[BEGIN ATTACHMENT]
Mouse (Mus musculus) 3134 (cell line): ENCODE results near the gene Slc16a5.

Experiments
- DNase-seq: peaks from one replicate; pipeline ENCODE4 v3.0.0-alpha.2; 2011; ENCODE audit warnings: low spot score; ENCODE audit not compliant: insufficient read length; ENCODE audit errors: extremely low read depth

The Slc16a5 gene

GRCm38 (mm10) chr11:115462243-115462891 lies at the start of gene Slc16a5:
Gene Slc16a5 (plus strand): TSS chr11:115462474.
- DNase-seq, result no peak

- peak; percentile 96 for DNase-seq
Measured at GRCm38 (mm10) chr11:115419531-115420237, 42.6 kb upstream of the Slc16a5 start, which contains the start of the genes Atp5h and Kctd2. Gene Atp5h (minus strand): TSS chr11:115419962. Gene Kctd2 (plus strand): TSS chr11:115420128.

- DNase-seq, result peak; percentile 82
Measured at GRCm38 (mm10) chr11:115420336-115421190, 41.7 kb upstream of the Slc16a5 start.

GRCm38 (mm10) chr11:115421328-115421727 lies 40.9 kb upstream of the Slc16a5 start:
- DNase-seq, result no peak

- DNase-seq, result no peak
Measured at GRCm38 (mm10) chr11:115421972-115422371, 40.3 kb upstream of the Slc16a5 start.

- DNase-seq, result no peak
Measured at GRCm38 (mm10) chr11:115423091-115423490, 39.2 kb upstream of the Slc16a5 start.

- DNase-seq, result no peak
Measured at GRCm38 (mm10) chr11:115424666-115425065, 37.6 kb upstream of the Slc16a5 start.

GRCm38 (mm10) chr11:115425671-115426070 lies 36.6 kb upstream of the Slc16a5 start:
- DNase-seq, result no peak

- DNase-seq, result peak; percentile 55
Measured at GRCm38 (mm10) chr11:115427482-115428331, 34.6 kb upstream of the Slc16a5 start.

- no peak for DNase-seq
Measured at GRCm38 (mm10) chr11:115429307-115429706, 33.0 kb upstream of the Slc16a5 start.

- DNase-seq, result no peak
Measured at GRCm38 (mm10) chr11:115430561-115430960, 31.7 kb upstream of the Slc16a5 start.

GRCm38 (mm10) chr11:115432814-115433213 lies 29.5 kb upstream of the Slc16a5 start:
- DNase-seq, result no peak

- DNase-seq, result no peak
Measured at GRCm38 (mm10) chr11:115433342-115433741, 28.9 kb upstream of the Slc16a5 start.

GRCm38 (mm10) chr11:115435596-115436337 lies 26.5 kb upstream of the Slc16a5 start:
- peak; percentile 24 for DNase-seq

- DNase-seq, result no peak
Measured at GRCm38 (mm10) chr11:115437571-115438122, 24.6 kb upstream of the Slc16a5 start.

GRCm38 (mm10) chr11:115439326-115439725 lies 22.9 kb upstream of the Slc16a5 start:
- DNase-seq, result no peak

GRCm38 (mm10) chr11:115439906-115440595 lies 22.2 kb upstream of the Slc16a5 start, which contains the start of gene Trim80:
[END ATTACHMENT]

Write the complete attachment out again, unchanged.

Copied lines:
Mouse (Mus musculus) 3134 (cell line): ENCODE results near the gene Slc16a5.

Experiments
- DNase-seq: peaks from one replicate; pipeline ENCODE4 v3.0.0-alpha.2; 2011; ENCODE audit warnings: low spot score; ENCODE audit not compliant: insufficient read length; ENCODE audit errors: extremely low read depth

The Slc16a5 gene

GRCm38 (mm10) chr11:115462243-115462891 lies at the start of gene Slc16a5:
Gene Slc16a5 (plus strand): TSS chr11:115462474.
- DNase-seq, result no peak

- peak; percentile 96 for DNase-seq
Measured at GRCm38 (mm10) chr11:115419531-115420237, 42.6 kb upstream of the Slc16a5 start, which contains the start of the genes Atp5h and Kctd2. Gene Atp5h (minus strand): TSS chr11:115419962. Gene Kctd2 (plus strand): TSS chr11:115420128.

- DNase-seq, result peak; percentile 82
Measured at GRCm38 (mm10) chr11:115420336-115421190, 41.7 kb upstream of the Slc16a5 start.

GRCm38 (mm10) chr11:115421328-115421727 lies 40.9 kb upstream of the Slc16a5 start:
- DNase-seq, result no peak

- DNase-seq, result no peak
Measured at GRCm38 (mm10) chr11:115421972-115422371, 40.3 kb upstream of the Slc16a5 start.

- DNase-seq, result no peak
Measured at GRCm38 (mm10) chr11:115423091-115423490, 39.2 kb upstream of the Slc16a5 start.

- DNase-seq, result no peak
Measured at GRCm38 (mm10) chr11:115424666-115425065, 37.6 kb upstream of the Slc16a5 start.

GRCm38 (mm10) chr11:115425671-115426070 lies 36.6 kb upstream of the Slc16a5 start:
- DNase-seq, result no peak

- DNase-seq, result peak; percentile 55
Measured at GRCm38 (mm10) chr11:115427482-115428331, 34.6 kb upstream of the Slc16a5 start.

- no peak for DNase-seq
Measured at GRCm38 (mm10) chr11:115429307-115429706, 33.0 kb upstream of the Slc16a5 start.

- DNase-seq, result no peak
Measured at GRCm38 (mm10) chr11:115430561-115430960, 31.7 kb upstream of the Slc16a5 start.

GRCm38 (mm10) chr11:115432814-115433213 lies 29.5 kb upstream of the Slc16a5 start:
- DNase-seq, result no peak

- DNase-seq, result no peak
Measured at GRCm38 (mm10) chr11:115433342-115433741, 28.9 kb upstream of the Slc16a5 start.

GRCm38 (mm10) chr11:115435596-115436337 lies 26.5 kb upstream of the Slc16a5 start:
- peak; percentile 24 for DNase-seq

- DNase-seq, result no peak
Measured at GRCm38 (mm10) chr11:115437571-115438122, 24.6 kb upstream of the Slc16a5 start.

GRCm38 (mm10) chr11:115439326-115439725 lies 22.9 kb upstream of the Slc16a5 start:
- DNase-seq, result no peak

GRCm38 (mm10) chr11:115439906-115440595 lies 22.2 kb upstream of the Slc16a5 start, which contains the start of gene Trim80: